Why This is Important
- Water is our most essential nutrient. People can survive days or weeks without food, but only about four days without water. The body uses water for digestion, absorption, circulation, transporting nutrients, building tissue, carrying away waste and maintaining body temperature.
- Most household have water provided and treated by plants providing clean, non-contaminated drinking water. In the event of a pandemic, essential services such as water treatment may be interrupted for several reasons:
- Absenteeism of plant employees due to illness or fear
- Lack of electricity to run the plants
- Lack of products necessary to treat the water due to ill truck drivers or manufacturing plant workers.
How Much Water Should You Store?
Plan on having at least 1 gallon of water per person PER DAY on hand. Most people need 2 quarts of water per day for drinking. The other 2 quarts in the gallon per day are for cooking, bathing and cleaning. Don"t forget your pets. A small pet can drink one quart of water per day.
A large supply of stored water is bulky and not practical for everyone. One gallon of water weighs about 8 ½ pounds. Many local pandemic flu plans have water system restoration as a top priority, although it may not be purified. If you cannot store three months of drinking water, do these two things:
- Store AT LEAST 2 weeks water. That's the bare minimum and you should do it today! Store at least 4 weeks if you have infants, elderly, or immune-compromised household members.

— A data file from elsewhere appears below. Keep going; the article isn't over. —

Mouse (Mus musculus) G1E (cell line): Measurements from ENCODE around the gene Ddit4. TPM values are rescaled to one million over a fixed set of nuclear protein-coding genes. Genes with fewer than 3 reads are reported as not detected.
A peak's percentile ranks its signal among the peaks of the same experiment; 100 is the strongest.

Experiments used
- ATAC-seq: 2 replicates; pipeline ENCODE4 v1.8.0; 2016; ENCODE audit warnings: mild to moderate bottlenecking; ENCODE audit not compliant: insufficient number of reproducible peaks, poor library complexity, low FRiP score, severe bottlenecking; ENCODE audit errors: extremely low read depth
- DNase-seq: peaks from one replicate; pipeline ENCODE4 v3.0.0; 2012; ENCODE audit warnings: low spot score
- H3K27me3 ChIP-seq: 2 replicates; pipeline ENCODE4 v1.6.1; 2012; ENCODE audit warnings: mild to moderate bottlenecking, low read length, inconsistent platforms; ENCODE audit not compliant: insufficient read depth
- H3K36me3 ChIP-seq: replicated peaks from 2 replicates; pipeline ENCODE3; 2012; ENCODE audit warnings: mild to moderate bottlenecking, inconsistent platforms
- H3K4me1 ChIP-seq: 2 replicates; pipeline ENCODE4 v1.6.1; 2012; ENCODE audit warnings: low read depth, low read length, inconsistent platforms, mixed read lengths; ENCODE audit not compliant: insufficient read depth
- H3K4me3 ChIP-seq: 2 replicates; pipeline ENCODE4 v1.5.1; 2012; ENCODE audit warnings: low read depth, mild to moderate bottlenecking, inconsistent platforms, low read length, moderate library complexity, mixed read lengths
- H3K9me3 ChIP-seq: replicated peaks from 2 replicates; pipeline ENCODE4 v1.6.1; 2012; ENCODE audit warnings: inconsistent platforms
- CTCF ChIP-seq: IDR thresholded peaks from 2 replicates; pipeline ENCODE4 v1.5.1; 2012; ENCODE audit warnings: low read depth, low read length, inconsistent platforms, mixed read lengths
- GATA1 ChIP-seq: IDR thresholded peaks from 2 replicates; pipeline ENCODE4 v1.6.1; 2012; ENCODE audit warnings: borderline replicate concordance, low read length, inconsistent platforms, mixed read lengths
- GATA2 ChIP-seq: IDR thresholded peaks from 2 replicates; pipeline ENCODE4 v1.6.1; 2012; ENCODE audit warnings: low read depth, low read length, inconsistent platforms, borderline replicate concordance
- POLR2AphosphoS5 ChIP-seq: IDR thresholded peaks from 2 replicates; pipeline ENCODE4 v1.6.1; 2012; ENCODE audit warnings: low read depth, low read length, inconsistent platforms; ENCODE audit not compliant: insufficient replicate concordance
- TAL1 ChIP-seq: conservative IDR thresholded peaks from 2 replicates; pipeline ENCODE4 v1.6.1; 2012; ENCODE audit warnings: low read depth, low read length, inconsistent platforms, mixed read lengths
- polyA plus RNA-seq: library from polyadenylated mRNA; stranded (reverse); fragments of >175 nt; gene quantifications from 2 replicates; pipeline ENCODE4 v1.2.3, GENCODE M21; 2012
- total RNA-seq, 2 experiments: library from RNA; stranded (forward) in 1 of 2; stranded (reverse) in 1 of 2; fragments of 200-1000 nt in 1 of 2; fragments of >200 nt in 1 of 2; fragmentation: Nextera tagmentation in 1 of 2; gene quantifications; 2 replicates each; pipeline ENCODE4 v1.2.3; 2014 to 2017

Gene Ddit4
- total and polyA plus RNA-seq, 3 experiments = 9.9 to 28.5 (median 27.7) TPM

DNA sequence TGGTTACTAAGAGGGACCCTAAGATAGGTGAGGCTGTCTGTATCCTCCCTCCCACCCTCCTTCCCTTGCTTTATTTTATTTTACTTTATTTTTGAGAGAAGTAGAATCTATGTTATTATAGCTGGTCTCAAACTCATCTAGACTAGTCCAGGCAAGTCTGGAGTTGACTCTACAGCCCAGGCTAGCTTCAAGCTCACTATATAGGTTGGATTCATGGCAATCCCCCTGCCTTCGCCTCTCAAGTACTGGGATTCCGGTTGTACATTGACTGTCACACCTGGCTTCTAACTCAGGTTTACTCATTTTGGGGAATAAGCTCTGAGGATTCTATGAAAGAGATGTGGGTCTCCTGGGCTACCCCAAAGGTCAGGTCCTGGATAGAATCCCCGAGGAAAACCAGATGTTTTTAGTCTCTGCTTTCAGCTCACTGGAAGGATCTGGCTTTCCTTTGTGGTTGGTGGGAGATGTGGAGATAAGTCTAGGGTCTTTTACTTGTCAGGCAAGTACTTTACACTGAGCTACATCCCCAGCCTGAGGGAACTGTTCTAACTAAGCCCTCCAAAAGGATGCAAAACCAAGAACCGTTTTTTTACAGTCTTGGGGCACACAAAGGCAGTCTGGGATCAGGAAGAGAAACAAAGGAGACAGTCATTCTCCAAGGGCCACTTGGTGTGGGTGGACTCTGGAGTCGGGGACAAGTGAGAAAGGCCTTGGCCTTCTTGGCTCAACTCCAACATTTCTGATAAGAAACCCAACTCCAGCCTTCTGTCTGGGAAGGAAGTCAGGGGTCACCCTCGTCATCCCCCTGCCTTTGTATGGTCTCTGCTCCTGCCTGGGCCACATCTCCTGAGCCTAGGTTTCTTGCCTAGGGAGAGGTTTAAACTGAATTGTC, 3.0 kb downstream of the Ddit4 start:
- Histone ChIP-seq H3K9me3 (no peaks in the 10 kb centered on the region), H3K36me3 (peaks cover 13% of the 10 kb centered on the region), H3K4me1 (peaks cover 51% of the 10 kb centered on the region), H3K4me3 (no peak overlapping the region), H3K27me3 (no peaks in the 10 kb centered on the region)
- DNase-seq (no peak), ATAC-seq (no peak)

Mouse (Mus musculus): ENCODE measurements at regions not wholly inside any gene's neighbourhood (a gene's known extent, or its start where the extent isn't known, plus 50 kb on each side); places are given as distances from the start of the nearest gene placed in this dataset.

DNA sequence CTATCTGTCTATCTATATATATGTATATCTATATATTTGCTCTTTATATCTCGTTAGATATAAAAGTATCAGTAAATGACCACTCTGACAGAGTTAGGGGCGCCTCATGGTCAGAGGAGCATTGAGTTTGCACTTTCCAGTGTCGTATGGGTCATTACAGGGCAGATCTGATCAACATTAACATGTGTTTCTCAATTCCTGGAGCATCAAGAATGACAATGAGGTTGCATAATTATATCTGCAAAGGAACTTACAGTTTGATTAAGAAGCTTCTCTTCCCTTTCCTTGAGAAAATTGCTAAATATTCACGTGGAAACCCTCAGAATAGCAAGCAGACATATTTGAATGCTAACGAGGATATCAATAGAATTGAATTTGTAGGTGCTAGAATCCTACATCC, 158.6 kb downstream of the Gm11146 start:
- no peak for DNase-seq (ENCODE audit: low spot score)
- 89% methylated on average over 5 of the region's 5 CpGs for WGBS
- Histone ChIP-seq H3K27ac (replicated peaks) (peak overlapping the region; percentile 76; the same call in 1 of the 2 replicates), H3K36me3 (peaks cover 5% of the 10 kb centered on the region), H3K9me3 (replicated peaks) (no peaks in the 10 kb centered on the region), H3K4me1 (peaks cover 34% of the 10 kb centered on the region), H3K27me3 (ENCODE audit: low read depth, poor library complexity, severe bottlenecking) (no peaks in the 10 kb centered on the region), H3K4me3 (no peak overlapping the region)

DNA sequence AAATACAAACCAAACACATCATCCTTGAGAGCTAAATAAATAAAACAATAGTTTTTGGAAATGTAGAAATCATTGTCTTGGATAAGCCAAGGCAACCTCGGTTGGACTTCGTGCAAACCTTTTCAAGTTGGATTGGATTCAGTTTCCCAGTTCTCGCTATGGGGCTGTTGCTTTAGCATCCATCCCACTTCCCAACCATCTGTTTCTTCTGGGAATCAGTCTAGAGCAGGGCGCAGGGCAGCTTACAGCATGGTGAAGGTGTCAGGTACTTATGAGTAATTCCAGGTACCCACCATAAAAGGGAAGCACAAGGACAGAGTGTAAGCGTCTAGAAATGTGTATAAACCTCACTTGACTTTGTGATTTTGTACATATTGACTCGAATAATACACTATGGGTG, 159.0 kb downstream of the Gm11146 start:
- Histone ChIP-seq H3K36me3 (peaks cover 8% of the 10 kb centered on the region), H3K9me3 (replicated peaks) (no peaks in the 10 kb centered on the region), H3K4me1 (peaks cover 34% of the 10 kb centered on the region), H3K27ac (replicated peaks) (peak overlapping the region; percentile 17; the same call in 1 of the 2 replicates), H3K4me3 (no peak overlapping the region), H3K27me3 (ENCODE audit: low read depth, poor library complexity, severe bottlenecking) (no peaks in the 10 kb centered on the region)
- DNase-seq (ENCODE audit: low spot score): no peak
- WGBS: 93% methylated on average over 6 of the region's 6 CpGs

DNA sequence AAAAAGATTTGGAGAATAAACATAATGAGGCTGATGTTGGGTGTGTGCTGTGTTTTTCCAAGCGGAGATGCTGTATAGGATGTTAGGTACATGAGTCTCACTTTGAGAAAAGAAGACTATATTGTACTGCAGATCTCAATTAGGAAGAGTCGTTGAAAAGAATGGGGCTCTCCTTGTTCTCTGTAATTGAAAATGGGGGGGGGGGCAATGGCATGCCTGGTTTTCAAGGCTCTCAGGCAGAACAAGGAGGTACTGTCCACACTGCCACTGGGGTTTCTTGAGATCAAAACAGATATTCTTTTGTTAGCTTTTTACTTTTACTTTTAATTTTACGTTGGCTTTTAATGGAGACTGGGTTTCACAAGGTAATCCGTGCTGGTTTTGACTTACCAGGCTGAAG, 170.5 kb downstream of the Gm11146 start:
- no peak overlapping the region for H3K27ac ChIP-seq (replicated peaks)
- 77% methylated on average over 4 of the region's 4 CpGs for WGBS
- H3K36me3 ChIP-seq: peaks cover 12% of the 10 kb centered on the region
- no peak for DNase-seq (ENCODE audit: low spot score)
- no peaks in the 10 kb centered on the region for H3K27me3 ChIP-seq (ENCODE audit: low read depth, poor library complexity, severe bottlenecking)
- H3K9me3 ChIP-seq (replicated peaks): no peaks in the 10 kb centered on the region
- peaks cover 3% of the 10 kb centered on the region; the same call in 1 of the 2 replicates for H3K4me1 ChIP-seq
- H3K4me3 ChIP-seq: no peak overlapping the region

- Get the next best thing capability. This could mean:
- Collapsible containers: to be filled after pandemic flu begins, before water service is degraded
- Water purification filters: to remove microorganisms from potentially contaminated water
Of the two, water purification capability is the most important. Good drinking water will be needed during and between each pandemic wave.
- Start NOW. If you use bottled water, get extra when you shop. Food grade plastic or glass containers are suitable for storing water. Thoroughly rinse and clean your containers and fill them up. Tap water is fine, unless there are restrictions from the health district.
- Do not use empty milk jugs. Bacteria in milk can become lodged in the plastic of the jug. Additionally, the plastic is too thin to last more than a few months before leaking or breaking.
- Do not store your water near gasoline, kerosene, pesticides or similar substances.
- Water is heavy - a 55 gallon barrel weighs about 460 pounds. Store your water where its weight is adequately supported. Basements and garage floors are great.
- Clearly label all drinking water containers "drinking water" with the current date. Store the water in a cool, dry place away from direct sunlight and heat sources.
- If you have a pool, you have a water source for cleaning and bathing but NOT for drinking. Water in swimming pools is chlorinated, but it also contains chemicals that can make it unsafe to drink. Therefore, the EPA does NOT recommend drinking it.
- Water storage containers come in many shapes and sizes. You can purchase new 5-6 gallon plastic containers designed for water. For small spaces, consider storing foldable or collapsible water tanks which can be filled after a pandemic begins, and before utility services degrade or fail.
- If you have the room, consider purchasing large plastic drums. Make sure they are food grade containers.
- Also consider the small "kiddie" pools that hold several hundred gallons of water. Keep the pool folded in its original box until it is needed. This water will require treatment using steps in the (See: "Emergency Purification" section.)
- NOTE: Properly stored water does NOT go bad. However, it may taste stale. To improve the taste, just pour your water from one container into another one. Do this several times.
Photo: Courtesy EPA